Warning signs emerge in Michigan coronavirus data

Upticks in key COVID-19 data

Michigan COVID-19 hospital data as of June 24, 2020. (WDIV)

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On Wednesday, Michigan reported 323 new COVID-19 cases -- the highest one-day total since May, and the first day of more than 300 new cases since June 3. These aren’t astronomically higher numbers than where we’ve been at -- near 200 -- but the trend has increased.

The rolling 7-day average of cases is up slightly, and the last few days have showed a slight bump in new cases. Here’s a look at the daily case chart:

Michigan COVID-19 case data as of June 24, 2020. (WDIV)

So, cases are increasing a bit. But the biggest indicator for us are hospitalizations. Since last Friday, inpatients statewide, including critical care and ventilator use, have increased, slightly. Data for the last three days shows an uptick in all categories.

It’s the first increase we’ve seen in hospitalizations since tracking, dating back to April 12. So, that’s concerning. (You can see hospital data here).

Deaths have slowed to below about 10 new deaths per day for the last several days, so that’s a good thing. In states seeing big surges in virus cases, young people are the demographic with the most growth.

Well, isn’t testing up?

Testing, testing, testing. You’ve heard a lot about testing. In Michigan, testing sort of peaked a few weeks ago, with about 15,000 per day, but that has actually come down a bit, now closer to, or below 14,000 on most days.

So, it’s hard to point to testing as the reason why we’re seeing an increase in cases -- because testing has not increased, especially not in the last two weeks. Michigan has improved its testing since April, improving from 25th to 12th in testing. But at this point, it’s flat.

Testing data as of June 24, 2020. (WDIV)

President Donald Trump said Monday the United States has done “too good a job” on testing for cases of COVID-19, even as his staff insisted the president was only joking when he said over the weekend that he had instructed aides to “slow the testing down, please.” But the U.S. is actually 26th in testing rate in the world (per 1 million).

Is this the second wave?

So, the thing about waves is that we probably won’t know how many waves we’ve had until this is all over and we look back at the data.

But judging from the data we have now, the U.S. is definitely still in the first wave of cases. Michigan is included in this, although Michigan’s first wave declined faster than in other states. It’s only June.

After trending downward for six weeks, the U.S. caseload has been growing again for over a week, particularly in the South and West. Some 34,700 new cases were reported nationwide Tuesday, according to the count kept by Johns Hopkins University. The number was higher than any other day except April 9 and the record-setting date of April 24, when 36,400 cases were logged.

The daily count of new coronavirus cases in the U.S. is on the rise, fueled by a surge of new cases in the South and West and efforts to restart the economy.;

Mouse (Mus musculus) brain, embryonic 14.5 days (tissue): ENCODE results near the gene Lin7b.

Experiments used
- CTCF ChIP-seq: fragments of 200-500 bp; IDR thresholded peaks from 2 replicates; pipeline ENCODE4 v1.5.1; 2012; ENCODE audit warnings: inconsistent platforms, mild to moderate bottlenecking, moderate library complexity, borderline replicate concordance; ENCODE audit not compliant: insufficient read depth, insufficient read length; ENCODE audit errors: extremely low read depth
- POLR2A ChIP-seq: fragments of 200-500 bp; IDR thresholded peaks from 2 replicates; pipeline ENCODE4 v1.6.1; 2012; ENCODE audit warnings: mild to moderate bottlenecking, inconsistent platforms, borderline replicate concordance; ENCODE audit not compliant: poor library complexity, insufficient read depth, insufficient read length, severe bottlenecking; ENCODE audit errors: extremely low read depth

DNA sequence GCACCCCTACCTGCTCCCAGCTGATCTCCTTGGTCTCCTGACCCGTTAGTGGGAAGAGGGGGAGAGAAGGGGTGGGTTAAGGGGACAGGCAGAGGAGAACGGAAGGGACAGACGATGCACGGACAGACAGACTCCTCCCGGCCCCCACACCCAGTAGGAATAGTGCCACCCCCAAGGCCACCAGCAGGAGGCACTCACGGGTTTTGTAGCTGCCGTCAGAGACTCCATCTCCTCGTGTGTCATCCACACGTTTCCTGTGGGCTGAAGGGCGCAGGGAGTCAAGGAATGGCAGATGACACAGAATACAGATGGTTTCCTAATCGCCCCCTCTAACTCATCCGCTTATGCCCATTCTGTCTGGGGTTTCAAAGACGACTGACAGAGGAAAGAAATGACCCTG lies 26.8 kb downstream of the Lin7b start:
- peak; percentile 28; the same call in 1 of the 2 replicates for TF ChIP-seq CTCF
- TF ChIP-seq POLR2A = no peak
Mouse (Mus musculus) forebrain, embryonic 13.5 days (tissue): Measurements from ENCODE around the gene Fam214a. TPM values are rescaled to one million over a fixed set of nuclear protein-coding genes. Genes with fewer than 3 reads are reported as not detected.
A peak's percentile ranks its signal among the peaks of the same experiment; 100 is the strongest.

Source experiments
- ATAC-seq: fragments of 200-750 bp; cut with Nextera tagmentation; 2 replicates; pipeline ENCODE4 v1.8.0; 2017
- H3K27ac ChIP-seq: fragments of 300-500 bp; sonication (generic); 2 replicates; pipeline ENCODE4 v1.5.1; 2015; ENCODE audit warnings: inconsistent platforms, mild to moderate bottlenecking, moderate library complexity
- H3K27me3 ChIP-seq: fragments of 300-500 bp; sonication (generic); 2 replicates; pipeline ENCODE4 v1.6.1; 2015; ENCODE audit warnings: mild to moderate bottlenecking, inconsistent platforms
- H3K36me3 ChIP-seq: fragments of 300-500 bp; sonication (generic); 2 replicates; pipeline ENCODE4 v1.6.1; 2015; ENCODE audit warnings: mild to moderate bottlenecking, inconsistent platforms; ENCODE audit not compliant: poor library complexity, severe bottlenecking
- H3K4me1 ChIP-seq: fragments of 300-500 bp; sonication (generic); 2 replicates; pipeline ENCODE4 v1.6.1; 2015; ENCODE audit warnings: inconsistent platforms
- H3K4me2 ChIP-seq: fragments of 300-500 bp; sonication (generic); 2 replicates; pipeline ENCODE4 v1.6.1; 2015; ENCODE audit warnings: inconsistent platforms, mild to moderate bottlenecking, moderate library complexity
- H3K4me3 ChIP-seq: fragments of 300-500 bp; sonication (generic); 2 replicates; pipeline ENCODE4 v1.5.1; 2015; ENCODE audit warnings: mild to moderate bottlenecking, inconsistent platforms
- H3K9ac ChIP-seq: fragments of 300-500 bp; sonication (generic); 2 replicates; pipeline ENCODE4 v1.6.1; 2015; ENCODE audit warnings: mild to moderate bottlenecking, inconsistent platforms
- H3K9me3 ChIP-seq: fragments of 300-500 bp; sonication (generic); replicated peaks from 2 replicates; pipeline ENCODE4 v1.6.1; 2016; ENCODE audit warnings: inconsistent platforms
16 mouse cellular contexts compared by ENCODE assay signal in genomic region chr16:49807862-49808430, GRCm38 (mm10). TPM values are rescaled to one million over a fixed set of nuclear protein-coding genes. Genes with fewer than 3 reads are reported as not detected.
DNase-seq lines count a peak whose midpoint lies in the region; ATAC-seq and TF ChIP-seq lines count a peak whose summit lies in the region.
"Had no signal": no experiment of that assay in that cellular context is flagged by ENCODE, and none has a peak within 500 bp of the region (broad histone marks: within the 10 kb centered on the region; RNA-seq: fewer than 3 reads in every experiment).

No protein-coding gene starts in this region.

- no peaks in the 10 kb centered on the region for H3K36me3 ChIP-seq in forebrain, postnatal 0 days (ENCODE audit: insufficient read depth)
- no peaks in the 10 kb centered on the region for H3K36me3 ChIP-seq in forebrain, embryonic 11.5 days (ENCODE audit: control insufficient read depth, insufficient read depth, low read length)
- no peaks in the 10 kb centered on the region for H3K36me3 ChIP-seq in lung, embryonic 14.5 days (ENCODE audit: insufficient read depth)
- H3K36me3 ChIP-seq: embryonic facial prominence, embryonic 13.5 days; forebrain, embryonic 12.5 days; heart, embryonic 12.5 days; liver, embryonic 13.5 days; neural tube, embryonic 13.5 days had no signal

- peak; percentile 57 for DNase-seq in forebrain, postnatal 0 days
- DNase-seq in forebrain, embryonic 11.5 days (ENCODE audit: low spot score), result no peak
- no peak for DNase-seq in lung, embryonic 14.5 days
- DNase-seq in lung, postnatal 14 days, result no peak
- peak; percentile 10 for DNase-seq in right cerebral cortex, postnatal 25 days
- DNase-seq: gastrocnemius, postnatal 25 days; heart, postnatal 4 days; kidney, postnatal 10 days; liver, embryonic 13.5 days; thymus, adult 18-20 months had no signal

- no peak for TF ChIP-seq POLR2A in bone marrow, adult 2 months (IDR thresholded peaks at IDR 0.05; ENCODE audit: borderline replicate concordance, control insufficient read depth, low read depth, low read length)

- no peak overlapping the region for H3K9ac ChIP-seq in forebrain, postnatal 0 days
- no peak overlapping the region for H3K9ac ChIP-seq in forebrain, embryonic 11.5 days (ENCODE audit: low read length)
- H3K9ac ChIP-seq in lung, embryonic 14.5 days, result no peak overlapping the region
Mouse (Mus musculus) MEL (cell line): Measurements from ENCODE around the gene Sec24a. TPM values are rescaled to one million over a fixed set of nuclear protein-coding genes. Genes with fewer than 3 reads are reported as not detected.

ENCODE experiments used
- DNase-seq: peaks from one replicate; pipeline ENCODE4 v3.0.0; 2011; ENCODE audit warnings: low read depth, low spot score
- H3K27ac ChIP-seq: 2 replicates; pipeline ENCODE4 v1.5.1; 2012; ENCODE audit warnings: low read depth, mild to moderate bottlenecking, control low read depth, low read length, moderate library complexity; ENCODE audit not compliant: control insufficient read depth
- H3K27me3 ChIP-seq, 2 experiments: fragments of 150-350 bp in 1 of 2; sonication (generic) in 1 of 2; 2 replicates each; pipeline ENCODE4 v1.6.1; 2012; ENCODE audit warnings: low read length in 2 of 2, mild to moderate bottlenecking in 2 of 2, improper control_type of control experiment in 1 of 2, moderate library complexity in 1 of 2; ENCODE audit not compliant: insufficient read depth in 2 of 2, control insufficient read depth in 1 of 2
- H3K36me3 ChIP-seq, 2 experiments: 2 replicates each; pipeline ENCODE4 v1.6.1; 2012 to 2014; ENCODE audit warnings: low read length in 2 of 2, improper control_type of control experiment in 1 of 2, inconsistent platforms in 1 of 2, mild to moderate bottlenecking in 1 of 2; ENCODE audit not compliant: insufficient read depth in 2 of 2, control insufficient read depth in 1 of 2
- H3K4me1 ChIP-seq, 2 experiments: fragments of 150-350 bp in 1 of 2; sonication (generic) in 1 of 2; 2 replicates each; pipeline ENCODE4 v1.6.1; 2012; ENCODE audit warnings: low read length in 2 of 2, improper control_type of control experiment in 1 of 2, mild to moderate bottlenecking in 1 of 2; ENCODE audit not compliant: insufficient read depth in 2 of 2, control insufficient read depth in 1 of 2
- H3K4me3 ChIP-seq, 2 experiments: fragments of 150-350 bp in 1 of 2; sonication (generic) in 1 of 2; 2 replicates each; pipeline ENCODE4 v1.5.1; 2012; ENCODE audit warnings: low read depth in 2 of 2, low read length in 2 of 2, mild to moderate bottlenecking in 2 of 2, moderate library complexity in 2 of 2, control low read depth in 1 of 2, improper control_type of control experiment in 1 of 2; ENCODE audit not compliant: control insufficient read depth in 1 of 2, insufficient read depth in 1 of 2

While new cases have been declining steadily in early U.S. hot spots such as New York and New Jersey, several other states set single-day case records Tuesday, including Arizona, California, Mississippi, Nevada and Texas. Some of them also broke hospitalization records, as did North Carolina and South Carolina.

Cases are also surging in some other parts of the world. India reported a record daily increase of nearly 16,000 new cases. Mexico, where testing rates have been low, also set a record with more than 6,200 new cases.

Bottom line:

The pandemic is not over. Cases are surging in some U.S. states and across the world.

Here in Michigan, we’re seeing some warning signs of a potential coming surge in cases. But it’s nothing to push a giant red panic button on just yet. We’re going to continue tracking the key data points closely.

This was also not unexpected. Reopening businesses, lifting stay-home measures and allowing small gatherings are all higher risks than sitting at home.

COVID-19 cases aren’t going away any time soon, but if they get out of hand and hospitals become overrun with patients, states could decide to move back into restrictions. So, remember, there are things you can do to mitigate the chances of worsening the outbreak:

  • Wear a mask when in public places like grocery stores, or near groups of people in any setting.
  • Practice frequent hand washing and sanitization practices.
  • Get tested for COVID-19. You can find a free testing site here.
  • Avoid large gatherings, extended exposure to the public, and limit contact with anyone outside your household.

You already know these things, but it’s worth reminding ourselves. We’ll keep you posted with the latest data as we continue down the pandemic road. Stay safe out there. Let me know if you have a question.

This article first appeared in the Morning Report Newsletter. Sign up to get it to your inbox here.

About the Author:

Ken Haddad is the digital content and audience manager for WDIV / ClickOnDetroit.com. He also authors the Morning Report Newsletter and various other newsletters. He's been with WDIV since 2013. He enjoys suffering through Lions games on Sundays in the fall.